Fishing for a solution
Perhaps its the delirium brought on by watching the Hewitt/Baghdatis match to its conclusions at 4.35am or perhaps I was just appalled by the images of drowning fish. Whatever the cause, I think we should do something about the massive fish kills ASAP.
Ive read a number of stories where local fishermen have criticised the people in charge of catchment management but those attacks are strong on rhetoric and short on detail. The fact is that our lands arent heavily cultivated or laden with intensive agriculture. The majority of the lands that went under the flood were pasture and pastures are relatively low in organic matter. Admittedly, the effluent from a number of small cities was drawn directly into the river system, but those centres dont have huge populations.
What Im trying to get at is that, apart from our sewerage systems, the changes we could make to our catchment management would not drastically effect the quality of floodwaters.
Unless we have an apocalypse, the population is going to keep expanding and this will produce even more effluent-rich floodwaters. The more effluent in the water, the more de-oxygenated the river becomes.
To make matters worse we are moving into the La Nia ocean current cycle and this, combined with an increase in the global temperature, means we will experience a period of increased flooding in our area.
Our fish numbers have already been devastated, but it could become a chronic condition for our river system and cause local extinctions if we dont do something about it.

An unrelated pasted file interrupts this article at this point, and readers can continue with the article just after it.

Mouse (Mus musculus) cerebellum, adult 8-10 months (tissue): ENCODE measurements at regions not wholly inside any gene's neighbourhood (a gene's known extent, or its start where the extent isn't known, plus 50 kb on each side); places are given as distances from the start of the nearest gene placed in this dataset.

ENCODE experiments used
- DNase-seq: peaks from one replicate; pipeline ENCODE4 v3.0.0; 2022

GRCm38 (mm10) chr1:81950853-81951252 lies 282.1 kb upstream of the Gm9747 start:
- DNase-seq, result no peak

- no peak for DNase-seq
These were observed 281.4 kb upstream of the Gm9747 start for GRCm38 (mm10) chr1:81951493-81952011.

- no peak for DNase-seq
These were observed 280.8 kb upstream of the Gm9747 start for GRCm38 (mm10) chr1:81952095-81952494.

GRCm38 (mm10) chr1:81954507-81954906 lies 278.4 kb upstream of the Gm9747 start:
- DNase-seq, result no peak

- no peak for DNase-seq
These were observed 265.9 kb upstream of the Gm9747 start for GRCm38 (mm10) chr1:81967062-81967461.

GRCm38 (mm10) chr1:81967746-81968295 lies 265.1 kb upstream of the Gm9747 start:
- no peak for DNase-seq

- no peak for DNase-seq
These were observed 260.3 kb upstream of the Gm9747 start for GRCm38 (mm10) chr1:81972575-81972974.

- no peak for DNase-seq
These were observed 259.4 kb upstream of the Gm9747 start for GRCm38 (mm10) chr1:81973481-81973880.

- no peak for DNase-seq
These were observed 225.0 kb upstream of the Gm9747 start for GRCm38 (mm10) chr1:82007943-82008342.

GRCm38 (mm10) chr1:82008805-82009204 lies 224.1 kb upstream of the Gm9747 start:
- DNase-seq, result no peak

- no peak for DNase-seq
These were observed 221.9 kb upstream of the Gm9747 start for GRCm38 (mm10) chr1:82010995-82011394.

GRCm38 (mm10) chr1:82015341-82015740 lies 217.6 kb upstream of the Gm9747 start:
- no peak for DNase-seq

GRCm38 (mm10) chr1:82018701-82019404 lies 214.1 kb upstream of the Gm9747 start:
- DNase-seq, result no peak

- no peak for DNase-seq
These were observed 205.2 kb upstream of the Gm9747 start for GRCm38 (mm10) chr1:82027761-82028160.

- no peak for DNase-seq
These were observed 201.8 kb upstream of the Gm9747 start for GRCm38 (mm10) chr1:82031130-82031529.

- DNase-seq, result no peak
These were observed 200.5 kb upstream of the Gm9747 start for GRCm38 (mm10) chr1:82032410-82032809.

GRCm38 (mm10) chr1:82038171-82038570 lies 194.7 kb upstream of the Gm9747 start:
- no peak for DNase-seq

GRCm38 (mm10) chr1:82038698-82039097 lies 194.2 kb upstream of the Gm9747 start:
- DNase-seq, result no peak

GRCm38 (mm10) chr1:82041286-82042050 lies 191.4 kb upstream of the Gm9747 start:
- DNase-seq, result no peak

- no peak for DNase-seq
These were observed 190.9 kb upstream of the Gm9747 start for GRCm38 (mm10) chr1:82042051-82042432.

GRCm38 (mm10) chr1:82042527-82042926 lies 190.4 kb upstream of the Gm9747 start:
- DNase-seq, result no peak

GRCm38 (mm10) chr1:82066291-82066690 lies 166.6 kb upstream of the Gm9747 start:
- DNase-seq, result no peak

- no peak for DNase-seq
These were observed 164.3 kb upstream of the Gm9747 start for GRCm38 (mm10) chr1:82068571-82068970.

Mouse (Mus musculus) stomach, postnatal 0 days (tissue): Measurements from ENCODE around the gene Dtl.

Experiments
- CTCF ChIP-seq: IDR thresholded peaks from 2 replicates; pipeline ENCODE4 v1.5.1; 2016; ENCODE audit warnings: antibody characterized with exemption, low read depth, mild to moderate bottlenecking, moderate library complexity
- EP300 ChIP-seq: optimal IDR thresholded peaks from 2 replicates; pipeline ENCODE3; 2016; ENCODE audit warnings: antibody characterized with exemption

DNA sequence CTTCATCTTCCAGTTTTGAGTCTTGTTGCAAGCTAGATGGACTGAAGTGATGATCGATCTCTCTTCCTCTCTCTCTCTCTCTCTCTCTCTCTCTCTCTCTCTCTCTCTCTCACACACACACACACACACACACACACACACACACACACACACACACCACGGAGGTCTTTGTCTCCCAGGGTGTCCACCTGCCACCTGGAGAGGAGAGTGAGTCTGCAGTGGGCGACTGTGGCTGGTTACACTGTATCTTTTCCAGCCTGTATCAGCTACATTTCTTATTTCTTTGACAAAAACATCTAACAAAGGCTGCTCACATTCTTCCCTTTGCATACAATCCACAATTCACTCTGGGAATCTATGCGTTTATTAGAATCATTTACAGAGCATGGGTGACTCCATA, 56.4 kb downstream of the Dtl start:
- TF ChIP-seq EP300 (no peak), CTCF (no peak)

I think we can attack it from both ends of the equation.
In terms of input we need to make dry composting toilets compulsory and phase out our reticulated sewerage systems. (At present this system pours effluent directly into the rivers during every big rain event).
In terms of output, how about we re-oxygenate the post-flood river?
On a small scale I could envisage fishermen grabbing a blower, five metres of weighted poly pipe, getting on the river and blowing bubbles. This might only save a dozen fish but its a start. Think if every keen angler was out there trying to help out their scaly friends. In addition we could install industrial blowers on the tugs in the harbour and send them out to re-oxygenate the estuary. Surely fish would swarm toward these blowers in the hope of survival. The breeding stock could be saved and the industry would recover five times faster.
Maybe Im fooling myself, but if we can put a man on the moon, surely we can re-oxygenate a river. So lets engage some boffins and a retinue of research assistants and work out how it can be done. Surely we have the ingenuity, forethought and the political will to at least give it a burl?
Anything to distract us from Jim Couriers post-match interviews...